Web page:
Even prior to COVID-19, Industry 4.0 was gaining momentum among manufacturers. With a global pandemic looming in the background, the role of...
As industrial companies grow, so too do the number of administrative layers between management and frontline workers. This is further compounded when company growth is fueled by acquisitions or global expansion. As a result, collaboration and process execution oversight from the top floor to the shop floor often ends up being disjointed, inconsistent and poorly documented.
In today’s hyper-competitive manufacturing and field service environments, the pressure to reduce costs, optimize operations, improve flexibility and manage complexity has reached unprecedented heights. Worker efficiency modeling and optimization is a big opportunity area, but it’s incredibly difficult to operationalize. That’s why it’s more critical than ever for management to have an accurate, real-time pulse of what’s happening on the factory floor or in the field – and be able to adjust quickly.
For management, gaining access and visibility into real-time work execution is a crucial first step. But the real value lies in surfacing data-backed insights across the enterprise – on inefficiencies, bottlenecks and potentially hazardous situations – that management can address and quickly feed back into the work processes performed by the frontlines, at scale. When management and workers are aligned, the result is a much more efficient operation running at peak productivity, quality and safety.
We’ll explore five ways that industrial workers, managers and executives can leverage technology to optimize the value chain and drive continuous improvement across the enterprise.
1. Real-Time Job Dashboards
While it may not be practical for operations managers to constantly monitor in-flight work, it’s also not practical to go through unstructured sources – often logged on paper and stowed in binders or filing cabinets – to find out if frontline work is done accurately and completely. Connected worker technology can be used to digitize paper-based procedures, convert them into structured work processes, and display summary data in real-time dashboards that can be used to spot-check work and look for patterns worth further investigation. This analysis can be done from any location via desktop or mobile devices, and without the use of paper. LEARN MORE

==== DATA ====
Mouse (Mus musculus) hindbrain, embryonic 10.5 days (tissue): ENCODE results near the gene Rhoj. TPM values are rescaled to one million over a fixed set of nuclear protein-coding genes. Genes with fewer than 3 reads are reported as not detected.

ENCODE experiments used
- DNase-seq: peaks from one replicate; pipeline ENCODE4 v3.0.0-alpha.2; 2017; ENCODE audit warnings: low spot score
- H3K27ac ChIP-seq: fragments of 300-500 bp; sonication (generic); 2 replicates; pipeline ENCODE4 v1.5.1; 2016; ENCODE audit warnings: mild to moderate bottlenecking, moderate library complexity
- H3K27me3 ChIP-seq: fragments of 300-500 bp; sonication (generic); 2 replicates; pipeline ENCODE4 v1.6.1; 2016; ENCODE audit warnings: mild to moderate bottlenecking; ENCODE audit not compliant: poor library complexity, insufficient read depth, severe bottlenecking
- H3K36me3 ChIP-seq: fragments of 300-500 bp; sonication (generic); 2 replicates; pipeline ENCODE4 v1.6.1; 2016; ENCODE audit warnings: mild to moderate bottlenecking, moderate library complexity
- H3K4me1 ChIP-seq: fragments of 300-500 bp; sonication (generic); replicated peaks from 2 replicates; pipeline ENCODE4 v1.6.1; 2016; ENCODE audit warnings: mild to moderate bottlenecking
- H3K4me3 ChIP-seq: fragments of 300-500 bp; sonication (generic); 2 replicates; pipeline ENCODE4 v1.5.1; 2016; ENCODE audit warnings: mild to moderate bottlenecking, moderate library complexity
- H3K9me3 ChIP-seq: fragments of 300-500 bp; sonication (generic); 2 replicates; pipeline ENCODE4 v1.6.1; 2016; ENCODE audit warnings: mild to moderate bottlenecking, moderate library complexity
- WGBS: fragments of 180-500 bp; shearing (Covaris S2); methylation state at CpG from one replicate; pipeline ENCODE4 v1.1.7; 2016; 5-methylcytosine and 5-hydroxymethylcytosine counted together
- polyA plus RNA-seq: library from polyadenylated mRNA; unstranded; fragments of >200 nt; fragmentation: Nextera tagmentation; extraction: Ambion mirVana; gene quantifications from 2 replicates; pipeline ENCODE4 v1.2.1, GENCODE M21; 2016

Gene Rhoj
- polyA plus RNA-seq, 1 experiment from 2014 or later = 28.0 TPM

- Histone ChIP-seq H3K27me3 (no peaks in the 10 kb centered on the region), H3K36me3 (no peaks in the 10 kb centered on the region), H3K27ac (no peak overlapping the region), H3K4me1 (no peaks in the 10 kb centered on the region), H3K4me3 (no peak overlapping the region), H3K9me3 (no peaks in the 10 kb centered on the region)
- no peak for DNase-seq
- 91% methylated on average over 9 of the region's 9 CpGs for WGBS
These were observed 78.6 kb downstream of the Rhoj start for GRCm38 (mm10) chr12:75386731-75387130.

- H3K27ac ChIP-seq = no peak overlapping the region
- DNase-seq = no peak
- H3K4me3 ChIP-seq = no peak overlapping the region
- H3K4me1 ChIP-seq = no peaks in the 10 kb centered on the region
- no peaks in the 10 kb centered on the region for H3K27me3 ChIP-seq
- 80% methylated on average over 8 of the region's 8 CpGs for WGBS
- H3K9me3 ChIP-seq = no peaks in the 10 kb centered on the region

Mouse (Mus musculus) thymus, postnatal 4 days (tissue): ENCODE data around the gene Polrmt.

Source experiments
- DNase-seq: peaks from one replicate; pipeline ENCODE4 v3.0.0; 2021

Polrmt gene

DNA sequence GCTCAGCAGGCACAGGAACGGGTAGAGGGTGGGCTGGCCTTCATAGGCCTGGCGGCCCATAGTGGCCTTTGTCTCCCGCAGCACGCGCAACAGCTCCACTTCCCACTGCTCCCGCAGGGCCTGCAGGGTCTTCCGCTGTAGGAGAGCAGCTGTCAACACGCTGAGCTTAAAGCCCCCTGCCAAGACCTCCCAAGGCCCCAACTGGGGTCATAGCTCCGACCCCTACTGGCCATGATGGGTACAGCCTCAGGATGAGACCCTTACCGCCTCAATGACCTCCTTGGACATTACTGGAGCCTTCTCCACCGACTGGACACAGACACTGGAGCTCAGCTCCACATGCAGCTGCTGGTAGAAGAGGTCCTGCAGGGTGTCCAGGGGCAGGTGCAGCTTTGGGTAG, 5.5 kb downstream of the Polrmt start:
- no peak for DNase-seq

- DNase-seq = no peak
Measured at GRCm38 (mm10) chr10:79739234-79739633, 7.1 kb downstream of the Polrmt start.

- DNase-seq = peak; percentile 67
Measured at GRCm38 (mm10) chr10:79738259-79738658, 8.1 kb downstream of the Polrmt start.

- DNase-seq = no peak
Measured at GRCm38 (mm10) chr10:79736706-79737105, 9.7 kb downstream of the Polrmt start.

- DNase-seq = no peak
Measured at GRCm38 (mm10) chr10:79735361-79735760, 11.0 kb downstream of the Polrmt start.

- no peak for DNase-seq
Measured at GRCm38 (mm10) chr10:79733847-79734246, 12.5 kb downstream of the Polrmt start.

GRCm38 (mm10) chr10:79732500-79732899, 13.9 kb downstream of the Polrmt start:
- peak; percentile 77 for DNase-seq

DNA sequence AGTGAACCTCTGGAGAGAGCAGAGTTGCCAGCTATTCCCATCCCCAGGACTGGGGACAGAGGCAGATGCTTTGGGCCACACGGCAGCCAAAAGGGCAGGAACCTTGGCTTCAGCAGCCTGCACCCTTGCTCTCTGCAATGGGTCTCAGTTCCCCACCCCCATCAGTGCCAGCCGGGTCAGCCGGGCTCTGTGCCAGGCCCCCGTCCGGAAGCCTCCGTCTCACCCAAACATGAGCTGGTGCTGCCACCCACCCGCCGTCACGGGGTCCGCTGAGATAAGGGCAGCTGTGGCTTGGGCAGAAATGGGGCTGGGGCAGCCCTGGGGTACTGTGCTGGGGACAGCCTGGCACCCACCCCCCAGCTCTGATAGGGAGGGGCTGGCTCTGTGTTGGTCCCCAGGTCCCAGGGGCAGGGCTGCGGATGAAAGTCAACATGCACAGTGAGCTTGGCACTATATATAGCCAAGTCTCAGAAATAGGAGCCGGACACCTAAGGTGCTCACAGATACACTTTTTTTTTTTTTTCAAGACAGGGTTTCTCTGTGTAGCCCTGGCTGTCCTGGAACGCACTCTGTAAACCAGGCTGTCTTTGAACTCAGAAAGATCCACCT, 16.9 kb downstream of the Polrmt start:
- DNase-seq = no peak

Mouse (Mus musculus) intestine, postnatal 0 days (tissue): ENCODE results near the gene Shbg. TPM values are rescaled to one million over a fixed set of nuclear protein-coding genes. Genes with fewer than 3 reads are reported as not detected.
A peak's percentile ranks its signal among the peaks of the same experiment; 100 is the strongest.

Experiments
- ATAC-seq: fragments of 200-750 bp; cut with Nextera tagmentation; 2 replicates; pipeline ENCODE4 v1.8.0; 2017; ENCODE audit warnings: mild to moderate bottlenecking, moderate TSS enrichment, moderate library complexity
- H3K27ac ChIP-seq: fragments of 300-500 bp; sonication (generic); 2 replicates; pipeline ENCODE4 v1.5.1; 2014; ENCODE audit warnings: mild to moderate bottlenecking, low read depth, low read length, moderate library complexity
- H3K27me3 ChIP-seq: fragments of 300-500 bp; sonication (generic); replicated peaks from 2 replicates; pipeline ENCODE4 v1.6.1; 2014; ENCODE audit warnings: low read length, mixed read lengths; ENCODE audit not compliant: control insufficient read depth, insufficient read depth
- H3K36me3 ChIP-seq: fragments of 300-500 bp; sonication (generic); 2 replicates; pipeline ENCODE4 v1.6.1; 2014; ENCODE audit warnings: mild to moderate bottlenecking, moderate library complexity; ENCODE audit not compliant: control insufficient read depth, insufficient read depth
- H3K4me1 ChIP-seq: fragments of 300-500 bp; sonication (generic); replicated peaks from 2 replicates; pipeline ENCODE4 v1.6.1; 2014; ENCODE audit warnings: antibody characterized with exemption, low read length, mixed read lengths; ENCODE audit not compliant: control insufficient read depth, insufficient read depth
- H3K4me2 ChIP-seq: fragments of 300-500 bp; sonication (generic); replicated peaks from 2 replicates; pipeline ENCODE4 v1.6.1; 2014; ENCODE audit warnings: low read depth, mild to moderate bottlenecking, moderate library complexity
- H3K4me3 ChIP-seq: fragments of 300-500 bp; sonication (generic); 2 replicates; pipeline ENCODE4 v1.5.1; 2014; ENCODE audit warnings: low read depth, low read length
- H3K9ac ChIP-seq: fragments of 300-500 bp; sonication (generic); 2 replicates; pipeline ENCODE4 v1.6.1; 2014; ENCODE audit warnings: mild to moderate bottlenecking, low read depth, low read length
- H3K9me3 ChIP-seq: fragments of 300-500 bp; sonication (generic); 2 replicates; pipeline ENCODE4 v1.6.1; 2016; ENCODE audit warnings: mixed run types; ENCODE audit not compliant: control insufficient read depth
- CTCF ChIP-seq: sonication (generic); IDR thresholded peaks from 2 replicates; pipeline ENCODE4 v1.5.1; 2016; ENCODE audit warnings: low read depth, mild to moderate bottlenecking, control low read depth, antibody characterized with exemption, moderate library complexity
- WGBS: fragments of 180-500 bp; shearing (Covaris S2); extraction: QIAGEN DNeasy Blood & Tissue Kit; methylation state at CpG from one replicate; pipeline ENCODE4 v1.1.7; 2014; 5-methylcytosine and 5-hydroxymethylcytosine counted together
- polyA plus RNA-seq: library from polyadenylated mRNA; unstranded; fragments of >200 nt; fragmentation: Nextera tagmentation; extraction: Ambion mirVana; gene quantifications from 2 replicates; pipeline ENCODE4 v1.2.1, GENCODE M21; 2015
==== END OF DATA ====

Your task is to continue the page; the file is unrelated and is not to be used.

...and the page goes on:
Four Stages of Connected Work
2. Real-Time Digital Alerting
Visibility is great, but not enough; operations managers need to be able to react in real time to unproductive or unsafe processes that may result in expensive machine failures or contaminated products making their way to market. With connected worker technology, real-time alerting provides the assurance that workers are adhering to the company’s intentions, procedures and contractual SLAs. Human-led work processes can now be instrumented like machine-led processes so the appropriate people can be alerted when a critical reading is out of tolerance or a procedure is taking too long. It also can track where work steps are completed too quickly, an indicator that critical steps might have been skipped.
If SLAs are missed, it is far better to know this right at the point of failure so the company can proactively communicate a resolution to a customer. LEARN MORE
3. Rapid Issue Management & Resolution
In dynamic and fast-moving industrial environments, issues that are outside the norm constantly arise. Equipment breaks, orders change, supplies get interrupted. The key to getting operations back online quickly is having a game plan in place should a problem come up.